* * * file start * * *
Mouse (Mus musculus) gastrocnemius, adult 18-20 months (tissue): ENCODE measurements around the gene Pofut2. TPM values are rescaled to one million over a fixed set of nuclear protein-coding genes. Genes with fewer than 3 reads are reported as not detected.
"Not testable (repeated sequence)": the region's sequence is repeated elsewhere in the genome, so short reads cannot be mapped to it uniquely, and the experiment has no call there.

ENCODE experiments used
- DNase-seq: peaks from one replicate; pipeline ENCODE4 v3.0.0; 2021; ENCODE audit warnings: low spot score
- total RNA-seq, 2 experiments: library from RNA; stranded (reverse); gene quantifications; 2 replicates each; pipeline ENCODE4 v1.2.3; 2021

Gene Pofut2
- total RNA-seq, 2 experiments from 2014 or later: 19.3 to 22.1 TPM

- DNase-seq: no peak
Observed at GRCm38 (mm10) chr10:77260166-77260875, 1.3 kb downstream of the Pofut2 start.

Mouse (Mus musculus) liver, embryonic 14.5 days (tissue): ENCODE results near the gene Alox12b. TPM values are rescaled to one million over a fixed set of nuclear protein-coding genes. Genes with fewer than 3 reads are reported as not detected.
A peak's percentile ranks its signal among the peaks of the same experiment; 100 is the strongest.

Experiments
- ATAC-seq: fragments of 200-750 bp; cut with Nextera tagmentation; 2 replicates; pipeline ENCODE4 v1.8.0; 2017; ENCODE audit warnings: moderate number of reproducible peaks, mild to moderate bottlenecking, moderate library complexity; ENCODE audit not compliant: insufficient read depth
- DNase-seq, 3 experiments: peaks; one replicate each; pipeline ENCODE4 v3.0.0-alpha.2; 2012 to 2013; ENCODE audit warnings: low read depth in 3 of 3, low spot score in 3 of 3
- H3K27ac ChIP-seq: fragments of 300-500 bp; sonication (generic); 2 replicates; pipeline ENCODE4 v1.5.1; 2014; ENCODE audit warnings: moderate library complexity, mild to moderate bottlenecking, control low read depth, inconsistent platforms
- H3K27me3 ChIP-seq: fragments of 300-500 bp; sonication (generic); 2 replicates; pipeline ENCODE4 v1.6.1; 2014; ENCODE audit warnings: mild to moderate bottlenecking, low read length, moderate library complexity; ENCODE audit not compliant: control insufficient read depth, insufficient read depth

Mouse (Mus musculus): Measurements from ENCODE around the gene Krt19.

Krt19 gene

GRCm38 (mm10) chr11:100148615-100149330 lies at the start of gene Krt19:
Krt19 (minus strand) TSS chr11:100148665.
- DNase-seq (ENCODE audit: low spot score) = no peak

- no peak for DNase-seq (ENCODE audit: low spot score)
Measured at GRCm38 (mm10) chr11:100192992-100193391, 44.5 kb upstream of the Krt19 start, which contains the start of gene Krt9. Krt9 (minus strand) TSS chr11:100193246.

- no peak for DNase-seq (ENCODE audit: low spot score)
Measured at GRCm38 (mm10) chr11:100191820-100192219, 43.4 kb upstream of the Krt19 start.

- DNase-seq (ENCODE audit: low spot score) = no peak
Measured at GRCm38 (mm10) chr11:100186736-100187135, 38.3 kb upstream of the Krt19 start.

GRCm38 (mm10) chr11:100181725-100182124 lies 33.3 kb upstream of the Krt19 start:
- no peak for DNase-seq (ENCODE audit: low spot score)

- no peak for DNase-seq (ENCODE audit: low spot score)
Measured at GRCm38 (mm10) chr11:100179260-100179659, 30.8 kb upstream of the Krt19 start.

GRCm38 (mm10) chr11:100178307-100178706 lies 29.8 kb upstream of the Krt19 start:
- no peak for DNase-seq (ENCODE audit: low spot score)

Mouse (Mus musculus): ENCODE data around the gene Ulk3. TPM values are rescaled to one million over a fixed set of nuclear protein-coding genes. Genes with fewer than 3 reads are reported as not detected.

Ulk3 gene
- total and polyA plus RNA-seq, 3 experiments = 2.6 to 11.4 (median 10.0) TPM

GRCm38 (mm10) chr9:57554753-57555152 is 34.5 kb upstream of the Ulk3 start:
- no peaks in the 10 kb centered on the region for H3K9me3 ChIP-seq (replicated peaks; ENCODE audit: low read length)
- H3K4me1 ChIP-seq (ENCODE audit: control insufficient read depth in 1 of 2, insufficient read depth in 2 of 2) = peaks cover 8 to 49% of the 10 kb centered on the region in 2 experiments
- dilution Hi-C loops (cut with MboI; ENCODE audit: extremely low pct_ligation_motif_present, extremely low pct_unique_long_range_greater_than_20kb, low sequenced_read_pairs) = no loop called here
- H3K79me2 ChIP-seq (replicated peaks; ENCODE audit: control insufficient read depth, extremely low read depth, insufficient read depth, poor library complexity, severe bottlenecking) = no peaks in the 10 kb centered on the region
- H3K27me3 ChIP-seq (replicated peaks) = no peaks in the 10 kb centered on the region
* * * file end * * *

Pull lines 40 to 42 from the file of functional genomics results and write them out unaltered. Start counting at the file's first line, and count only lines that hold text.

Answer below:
- dilution Hi-C loops (cut with MboI; ENCODE audit: extremely low pct_ligation_motif_present, extremely low pct_unique_long_range_greater_than_20kb, low sequenced_read_pairs) = no loop called here
- H3K79me2 ChIP-seq (replicated peaks; ENCODE audit: control insufficient read depth, extremely low read depth, insufficient read depth, poor library complexity, severe bottlenecking) = no peaks in the 10 kb centered on the region
- H3K27me3 ChIP-seq (replicated peaks) = no peaks in the 10 kb centered on the region